July 16, 1996
City officials might be tempted to add sporting event surcharges just to cover damages caused by post game riots. The problem is that some say rioters are not even fans — they are merely looking for an excuse to damage property and get themselves a new television set or VCR.
With alarming frequency, cities in Europe and even North America are scenes of violence after soccer or other games. Police break up the mobs with riot sticks, horses and tear gas but not before windows are broken and property stolen or damaged. A common attitude among those arrested is general defiance toward authority.
Perhaps this is a negative spinoff from a currently-prized rugged individualism. People like the taste of independence, of “no one is going to tell me what to do.” But, some of them are taking their attitude too far. To them, “freedom” means no laws, no authorities, even no God.
We are shocked by their behavior but such unconstrained, fist-in-the-face defiance does not shock the Lord, who is the ultimate authority figure. Several hundred years ago, He inspired Isaiah to write about us: “We all, like sheep, have gone astray, each of us has turned to his own way....”
This verse is only one of many in the Bible that explains human nature apart from God. It says we are universally inclined to do our own thing and to resist authority that says otherwise. From the cradle, we begin making demands. For some, those demands increase into a selfishness that rules their lives until the second ultimate authority, death, finally demands and gets full submission.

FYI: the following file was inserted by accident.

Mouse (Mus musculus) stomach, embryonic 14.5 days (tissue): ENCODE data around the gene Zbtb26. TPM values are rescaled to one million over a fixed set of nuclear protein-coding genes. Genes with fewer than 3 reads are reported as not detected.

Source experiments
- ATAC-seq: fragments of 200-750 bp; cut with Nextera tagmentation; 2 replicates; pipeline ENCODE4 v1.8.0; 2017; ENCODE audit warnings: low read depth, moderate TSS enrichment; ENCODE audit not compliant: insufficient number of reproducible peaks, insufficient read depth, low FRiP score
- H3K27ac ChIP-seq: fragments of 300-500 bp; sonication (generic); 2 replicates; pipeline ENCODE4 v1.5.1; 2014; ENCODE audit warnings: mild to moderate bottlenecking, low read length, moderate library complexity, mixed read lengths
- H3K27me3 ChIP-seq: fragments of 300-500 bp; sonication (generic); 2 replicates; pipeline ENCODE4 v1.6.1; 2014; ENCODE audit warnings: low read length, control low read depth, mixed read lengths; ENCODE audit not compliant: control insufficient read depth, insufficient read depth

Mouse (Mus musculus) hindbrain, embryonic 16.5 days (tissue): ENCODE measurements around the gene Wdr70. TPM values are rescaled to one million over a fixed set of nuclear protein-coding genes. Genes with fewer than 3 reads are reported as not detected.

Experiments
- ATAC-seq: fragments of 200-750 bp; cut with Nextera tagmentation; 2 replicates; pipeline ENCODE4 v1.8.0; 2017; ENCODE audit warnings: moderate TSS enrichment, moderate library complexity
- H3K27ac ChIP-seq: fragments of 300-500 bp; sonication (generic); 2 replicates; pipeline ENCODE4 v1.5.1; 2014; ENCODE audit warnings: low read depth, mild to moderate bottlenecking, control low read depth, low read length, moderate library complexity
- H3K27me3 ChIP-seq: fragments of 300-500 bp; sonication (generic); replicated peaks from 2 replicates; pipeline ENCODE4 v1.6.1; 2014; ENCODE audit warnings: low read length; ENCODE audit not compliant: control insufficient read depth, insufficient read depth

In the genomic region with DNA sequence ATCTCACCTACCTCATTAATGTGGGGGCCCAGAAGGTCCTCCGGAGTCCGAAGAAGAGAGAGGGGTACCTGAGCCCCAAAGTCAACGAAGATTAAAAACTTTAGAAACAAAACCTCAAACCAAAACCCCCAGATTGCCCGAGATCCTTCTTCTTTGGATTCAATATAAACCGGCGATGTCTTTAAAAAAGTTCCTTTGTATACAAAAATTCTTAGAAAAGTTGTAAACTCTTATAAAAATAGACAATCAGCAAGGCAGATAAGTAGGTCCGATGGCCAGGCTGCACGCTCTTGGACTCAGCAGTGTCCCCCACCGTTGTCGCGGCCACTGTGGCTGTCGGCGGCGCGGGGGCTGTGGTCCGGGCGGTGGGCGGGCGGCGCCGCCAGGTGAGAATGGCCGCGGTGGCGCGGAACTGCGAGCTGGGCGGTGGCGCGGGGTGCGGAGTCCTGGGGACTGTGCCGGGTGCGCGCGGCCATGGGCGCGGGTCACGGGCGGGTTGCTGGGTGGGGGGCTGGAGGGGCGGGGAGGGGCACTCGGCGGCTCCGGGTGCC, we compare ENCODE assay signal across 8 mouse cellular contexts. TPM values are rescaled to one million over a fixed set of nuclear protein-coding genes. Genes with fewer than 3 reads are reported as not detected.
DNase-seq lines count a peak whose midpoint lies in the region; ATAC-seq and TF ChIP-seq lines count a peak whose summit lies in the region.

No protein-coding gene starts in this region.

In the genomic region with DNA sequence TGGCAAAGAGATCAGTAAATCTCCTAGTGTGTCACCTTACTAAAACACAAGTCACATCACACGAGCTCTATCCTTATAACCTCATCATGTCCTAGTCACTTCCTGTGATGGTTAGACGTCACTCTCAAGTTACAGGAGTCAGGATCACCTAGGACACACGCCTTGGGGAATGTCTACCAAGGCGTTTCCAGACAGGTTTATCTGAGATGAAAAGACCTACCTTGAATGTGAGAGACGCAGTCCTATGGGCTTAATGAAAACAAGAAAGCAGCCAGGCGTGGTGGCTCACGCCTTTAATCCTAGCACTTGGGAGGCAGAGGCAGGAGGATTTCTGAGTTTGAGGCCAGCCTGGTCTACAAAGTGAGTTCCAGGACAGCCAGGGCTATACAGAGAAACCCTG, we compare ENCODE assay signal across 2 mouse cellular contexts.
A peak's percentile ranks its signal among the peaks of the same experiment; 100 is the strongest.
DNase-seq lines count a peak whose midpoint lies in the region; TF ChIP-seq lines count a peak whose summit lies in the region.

Those who turn away from God also defy His commands regarding external controls. Some even say there is no God, nor any ultimate laws or principles by which to live. The Old Testament describes it as “each person does what is right in their own eyes.” When that happens in our day, news headlines testify there are drastic and tragic consequences.
Rioting is only one example. Resistance to authority, even without clenched fists, can hide behind a smile. Children sometimes do it by standing up when told to sit. All sorts of seemingly agreeable people refuse to buckle their seat belts, run red lights, or walk when the sign says wait. Are all declaring: “I will do what is right in my own eyes.”
God’s laws for us include obeying these civil laws and giving political leaders our respect. The Bible says we should even pray for our leaders. Imagine the difference respectful prayer would make in our own emotional state compared with the inner agitation that accompanies our grumbling!
The fact that we disobey law and complain instead of obeying and praying suggests that we do not trust or believe in the sovereignty of God. At least one ancient king, Nebuchadnezzar, had trouble with this. God allowed him several years of insanity until he acknowledged that, “the Most High is sovereign over the kingdoms of men and gives them to anyone He wishes.”
Ordinary people and kings resist God but so did the “religious” elite of Jesus’ day. They accused Him of being demon-controlled and would not obey Him. Jesus described their attitude in a parable: “We will not have this man rule over us.”
Today, people are discouraged from believing in Jesus and in a sovereign God who has the ultimate say-so over our government and our lives. If that is the way we want it, then we ought to be prepared for the consequences. Even if we ourselves do not succumb to senseless rioting, we may need to start wearing bulletproof vests and building bomb shelters to protect ourselves from others who have decided “there is no God” or “even if there is, He will not rule over us.”